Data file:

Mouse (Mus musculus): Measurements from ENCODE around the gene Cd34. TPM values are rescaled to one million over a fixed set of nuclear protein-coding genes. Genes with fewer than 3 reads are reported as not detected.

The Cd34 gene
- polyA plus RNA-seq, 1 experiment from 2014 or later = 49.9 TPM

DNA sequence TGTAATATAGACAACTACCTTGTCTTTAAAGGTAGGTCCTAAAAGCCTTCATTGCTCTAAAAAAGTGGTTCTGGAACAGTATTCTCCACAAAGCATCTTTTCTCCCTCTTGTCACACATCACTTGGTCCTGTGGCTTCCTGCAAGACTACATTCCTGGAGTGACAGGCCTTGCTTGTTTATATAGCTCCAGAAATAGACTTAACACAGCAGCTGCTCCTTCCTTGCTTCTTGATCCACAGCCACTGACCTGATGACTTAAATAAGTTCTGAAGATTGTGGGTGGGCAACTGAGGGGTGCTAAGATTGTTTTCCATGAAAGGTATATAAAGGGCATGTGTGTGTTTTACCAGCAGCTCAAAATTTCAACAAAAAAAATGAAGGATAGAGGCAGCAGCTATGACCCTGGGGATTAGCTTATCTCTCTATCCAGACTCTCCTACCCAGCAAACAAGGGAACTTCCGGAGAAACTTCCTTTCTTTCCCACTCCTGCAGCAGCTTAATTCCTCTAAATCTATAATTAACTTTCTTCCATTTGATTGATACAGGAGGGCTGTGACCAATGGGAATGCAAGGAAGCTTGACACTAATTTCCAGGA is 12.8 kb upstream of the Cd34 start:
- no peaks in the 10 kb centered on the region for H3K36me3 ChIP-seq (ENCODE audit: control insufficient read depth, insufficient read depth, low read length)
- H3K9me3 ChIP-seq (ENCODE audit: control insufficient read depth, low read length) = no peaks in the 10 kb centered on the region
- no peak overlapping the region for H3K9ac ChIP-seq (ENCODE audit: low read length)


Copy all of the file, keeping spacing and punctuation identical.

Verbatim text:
Mouse (Mus musculus): Measurements from ENCODE around the gene Cd34. TPM values are rescaled to one million over a fixed set of nuclear protein-coding genes. Genes with fewer than 3 reads are reported as not detected.

The Cd34 gene
- polyA plus RNA-seq, 1 experiment from 2014 or later = 49.9 TPM

DNA sequence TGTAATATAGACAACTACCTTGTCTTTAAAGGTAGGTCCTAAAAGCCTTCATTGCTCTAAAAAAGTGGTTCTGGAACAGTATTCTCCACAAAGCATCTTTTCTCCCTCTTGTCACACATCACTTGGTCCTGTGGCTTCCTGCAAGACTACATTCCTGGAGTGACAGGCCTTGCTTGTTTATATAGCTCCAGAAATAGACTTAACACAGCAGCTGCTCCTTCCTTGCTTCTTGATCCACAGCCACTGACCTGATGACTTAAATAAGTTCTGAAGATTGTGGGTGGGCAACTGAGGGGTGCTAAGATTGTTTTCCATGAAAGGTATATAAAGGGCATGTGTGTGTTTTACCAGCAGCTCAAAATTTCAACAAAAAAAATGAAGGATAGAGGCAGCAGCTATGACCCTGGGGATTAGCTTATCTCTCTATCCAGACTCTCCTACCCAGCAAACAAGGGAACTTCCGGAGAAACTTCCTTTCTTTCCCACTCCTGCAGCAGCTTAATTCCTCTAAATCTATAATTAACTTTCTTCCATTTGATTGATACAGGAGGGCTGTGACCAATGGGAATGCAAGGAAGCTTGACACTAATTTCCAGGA is 12.8 kb upstream of the Cd34 start:
- no peaks in the 10 kb centered on the region for H3K36me3 ChIP-seq (ENCODE audit: control insufficient read depth, insufficient read depth, low read length)
- H3K9me3 ChIP-seq (ENCODE audit: control insufficient read depth, low read length) = no peaks in the 10 kb centered on the region
- no peak overlapping the region for H3K9ac ChIP-seq (ENCODE audit: low read length)